• Jeremy Scheck

ASB Basics: Fresh Pasta from Scratch

Why is it that the most basic of staples are the foods which daunt us the most when it comes to making them from scratch? This question came to me first at a Salvadoran restaurant when I was eating a tortilla and having a little moment. This enjoyment soon turned to resentment as I realized that every dry, tasteless tortilla I had eaten before had been a total waste of time and calories.

Pasta, tortillas, and bread—these are foods that in other countries people make at home every day, and would never dream of resorting to the plastic–wrapped cardboard we are used to. People make these staples at home every day — there is no way it could be that complicated...

That Salvadoran restaurant happened to sell the corn flour they used for the tortillas, and so I bought some. After a few youtube searches I realized that all I needed to do was mix hot water with the flour, roll them flat, and cook like a pancake on the stove. The best tortillas I ever had were the ones I made myself.

This semester at Cornell, I'm taking two Italian classes, an intensive intro–class, and an Italian food culture class. I love the food culture class because it has a combination of native speakers, beginners, and everyone in between, and it's about my favorite subject: food. The class is taught exclusively in Italian, but for a beginner, I am actually able to participate a decent amount, with background knowledge in food and Spanish (which allows me to understand everything). Anyway, this class has really got me thinking about my one true love: pasta. There's something so basic, essential, about pasta, but at the same time when it's made well it can be incredibly light and elegant.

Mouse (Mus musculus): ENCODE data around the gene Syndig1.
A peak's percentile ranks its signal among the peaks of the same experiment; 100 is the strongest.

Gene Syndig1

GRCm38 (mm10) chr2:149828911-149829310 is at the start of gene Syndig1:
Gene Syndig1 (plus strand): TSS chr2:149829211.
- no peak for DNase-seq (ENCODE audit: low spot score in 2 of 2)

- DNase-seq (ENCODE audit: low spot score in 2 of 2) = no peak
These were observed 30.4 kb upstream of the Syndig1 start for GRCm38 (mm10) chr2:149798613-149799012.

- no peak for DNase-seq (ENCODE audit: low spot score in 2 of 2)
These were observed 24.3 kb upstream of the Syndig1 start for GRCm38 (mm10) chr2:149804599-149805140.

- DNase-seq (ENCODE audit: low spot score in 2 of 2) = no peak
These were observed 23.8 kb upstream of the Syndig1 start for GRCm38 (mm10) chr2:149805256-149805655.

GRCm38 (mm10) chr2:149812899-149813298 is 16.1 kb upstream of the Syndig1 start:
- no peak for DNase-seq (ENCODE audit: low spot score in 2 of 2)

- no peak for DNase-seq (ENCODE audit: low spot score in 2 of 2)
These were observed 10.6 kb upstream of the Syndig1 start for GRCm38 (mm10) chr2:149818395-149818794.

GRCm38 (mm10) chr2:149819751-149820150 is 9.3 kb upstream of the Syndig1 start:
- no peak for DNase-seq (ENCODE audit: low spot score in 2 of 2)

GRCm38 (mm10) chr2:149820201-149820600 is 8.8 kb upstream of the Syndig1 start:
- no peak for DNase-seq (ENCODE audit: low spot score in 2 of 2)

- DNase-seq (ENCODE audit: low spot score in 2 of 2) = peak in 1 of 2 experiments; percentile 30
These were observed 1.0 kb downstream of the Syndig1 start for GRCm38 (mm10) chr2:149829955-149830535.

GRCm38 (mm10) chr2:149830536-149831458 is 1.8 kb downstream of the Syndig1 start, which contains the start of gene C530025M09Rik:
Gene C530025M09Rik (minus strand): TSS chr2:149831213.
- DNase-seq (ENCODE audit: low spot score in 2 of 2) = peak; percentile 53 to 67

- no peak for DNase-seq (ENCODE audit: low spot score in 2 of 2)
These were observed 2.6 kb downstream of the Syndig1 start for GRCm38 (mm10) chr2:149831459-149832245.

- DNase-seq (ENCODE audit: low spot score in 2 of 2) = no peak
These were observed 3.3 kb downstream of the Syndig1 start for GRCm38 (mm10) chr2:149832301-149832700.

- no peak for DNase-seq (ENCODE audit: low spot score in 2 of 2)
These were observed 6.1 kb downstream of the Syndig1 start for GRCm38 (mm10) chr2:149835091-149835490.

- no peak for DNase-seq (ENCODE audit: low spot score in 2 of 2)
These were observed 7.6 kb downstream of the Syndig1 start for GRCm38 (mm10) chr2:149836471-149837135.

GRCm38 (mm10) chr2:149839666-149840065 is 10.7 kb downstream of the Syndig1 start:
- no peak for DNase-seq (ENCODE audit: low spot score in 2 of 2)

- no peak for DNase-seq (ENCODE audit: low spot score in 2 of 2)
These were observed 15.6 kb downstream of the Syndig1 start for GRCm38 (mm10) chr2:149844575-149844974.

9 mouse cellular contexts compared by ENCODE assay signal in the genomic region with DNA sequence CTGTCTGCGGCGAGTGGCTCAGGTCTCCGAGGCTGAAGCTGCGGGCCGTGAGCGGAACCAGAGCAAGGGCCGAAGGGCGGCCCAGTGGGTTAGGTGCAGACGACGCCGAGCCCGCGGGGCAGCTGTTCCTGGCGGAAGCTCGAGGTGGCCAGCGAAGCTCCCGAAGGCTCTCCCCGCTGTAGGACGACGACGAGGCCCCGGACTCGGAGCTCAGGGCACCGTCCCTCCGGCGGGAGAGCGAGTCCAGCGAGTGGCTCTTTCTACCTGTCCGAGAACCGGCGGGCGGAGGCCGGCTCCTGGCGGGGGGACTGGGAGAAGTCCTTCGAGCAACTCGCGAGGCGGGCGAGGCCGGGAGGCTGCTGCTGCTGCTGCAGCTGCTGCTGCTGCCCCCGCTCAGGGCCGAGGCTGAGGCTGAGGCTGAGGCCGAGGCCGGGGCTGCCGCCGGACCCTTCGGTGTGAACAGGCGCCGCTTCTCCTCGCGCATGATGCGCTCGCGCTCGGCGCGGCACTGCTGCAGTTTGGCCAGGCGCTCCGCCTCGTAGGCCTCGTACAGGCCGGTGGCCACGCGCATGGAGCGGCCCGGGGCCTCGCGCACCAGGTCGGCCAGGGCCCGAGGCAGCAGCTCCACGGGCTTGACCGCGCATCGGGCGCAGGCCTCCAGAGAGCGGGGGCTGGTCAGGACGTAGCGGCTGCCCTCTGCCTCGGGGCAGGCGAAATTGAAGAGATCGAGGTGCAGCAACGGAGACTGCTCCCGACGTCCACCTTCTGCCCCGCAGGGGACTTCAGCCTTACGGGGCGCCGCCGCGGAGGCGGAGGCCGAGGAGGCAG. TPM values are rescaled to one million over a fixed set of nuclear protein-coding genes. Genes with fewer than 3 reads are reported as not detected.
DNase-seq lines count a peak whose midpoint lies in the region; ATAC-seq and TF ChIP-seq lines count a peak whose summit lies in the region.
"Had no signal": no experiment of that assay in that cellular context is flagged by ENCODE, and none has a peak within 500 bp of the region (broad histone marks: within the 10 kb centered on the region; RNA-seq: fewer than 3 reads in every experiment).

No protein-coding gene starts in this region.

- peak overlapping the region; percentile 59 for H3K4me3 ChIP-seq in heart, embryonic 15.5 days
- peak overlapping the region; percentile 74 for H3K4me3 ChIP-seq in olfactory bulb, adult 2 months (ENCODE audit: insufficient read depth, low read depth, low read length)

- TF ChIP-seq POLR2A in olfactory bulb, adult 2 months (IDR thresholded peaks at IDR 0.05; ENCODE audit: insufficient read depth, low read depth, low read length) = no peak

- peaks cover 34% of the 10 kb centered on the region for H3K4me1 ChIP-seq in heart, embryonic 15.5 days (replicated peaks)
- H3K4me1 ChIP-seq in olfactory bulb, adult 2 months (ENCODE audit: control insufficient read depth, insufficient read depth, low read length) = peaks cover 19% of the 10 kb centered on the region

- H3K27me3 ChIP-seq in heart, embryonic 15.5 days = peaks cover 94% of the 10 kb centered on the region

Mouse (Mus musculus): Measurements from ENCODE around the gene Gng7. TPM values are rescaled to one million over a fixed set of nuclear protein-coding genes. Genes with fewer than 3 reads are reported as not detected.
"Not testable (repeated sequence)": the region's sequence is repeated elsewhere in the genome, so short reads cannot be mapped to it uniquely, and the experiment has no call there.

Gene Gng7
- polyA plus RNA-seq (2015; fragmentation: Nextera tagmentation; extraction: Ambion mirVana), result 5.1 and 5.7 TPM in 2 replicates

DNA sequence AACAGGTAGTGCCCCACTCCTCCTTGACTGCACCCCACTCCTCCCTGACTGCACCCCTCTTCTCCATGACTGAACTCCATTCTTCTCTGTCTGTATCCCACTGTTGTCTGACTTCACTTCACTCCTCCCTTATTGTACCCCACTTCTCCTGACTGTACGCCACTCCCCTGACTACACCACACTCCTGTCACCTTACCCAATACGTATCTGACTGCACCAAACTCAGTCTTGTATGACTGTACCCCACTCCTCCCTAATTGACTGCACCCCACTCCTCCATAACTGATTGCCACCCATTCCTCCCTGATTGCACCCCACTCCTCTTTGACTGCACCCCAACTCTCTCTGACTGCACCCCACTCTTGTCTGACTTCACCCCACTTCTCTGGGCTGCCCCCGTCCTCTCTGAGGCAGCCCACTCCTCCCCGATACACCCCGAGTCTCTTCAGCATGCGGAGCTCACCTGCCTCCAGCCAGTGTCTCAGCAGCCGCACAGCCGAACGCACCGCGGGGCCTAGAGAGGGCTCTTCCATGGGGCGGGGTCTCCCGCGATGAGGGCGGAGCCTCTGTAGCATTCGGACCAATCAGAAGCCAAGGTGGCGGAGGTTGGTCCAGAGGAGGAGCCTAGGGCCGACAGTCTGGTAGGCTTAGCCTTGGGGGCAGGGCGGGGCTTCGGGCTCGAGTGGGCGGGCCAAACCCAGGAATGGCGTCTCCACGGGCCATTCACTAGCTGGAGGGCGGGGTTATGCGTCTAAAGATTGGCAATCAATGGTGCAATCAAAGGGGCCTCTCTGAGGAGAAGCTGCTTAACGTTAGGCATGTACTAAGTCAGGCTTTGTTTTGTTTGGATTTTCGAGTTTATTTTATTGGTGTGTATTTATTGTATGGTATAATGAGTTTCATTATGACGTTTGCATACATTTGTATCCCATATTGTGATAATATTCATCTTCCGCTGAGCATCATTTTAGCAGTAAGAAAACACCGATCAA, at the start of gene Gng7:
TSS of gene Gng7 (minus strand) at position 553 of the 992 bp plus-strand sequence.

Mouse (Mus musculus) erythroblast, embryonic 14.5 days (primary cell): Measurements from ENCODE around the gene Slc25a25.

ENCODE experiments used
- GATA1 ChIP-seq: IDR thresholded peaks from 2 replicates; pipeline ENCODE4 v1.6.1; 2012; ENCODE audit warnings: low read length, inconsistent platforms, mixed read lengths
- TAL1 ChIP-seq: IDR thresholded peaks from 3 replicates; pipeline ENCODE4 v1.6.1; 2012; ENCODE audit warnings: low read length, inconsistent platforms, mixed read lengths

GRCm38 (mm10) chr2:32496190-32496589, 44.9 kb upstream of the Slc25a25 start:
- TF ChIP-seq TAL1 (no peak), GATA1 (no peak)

I was lucky to have a weekend break at home this February—a nice distraction from the Ithacan freeze—and the one thing on my mind this weekend has been PASTA. You can totally make this recipe without a pasta machine—in fact, there are some amazing youtube videos of nonne welding rolling pins seemingly larger than their grandma–selves (life goals)...so if they can do it, you can too. This time, I didn't. Luckily, my friend Maia's mom is a cooking cognoscente and let me borrow her machine a couple of days. The machine makes quick work of rolling out a lot of dough, but it is nothing that a rolling pin can't do. I encourage you to try making this pasta just once...you might not be able to stop.

A note on flour:

You can use all–purpose flour if that's all you have. You can use 00 Italian flour if you can find it, and you can use ultra-fine semolina flour if you can get it. You'll have delicious pasta with any of these options. All purpose and 00 will be a little softer and semolina flour will have a little more flavor and bite. I like getting the best–of–both–worlds and opt for a mix of semolina and 00, but you can do whatever works. You can probably get 00 and semolina flour at your local grocery store—but if you can get your hands on the good stuff from a particular favorite Italian grocery or restaurant, even better. For me, that's part of the fun.

A note on method:

You can make your dough whichever way is easiest for you. It is traditional to make a little flour volcano on the counter and add the eggs to the center, but you'll get great results just using a stand mixer with the dough hook attachment. In terms of rolling pin vs. machine vs. neither, do whatever you are comfortable with, and keep in mind there a lot of shapes that require NO rolling at all.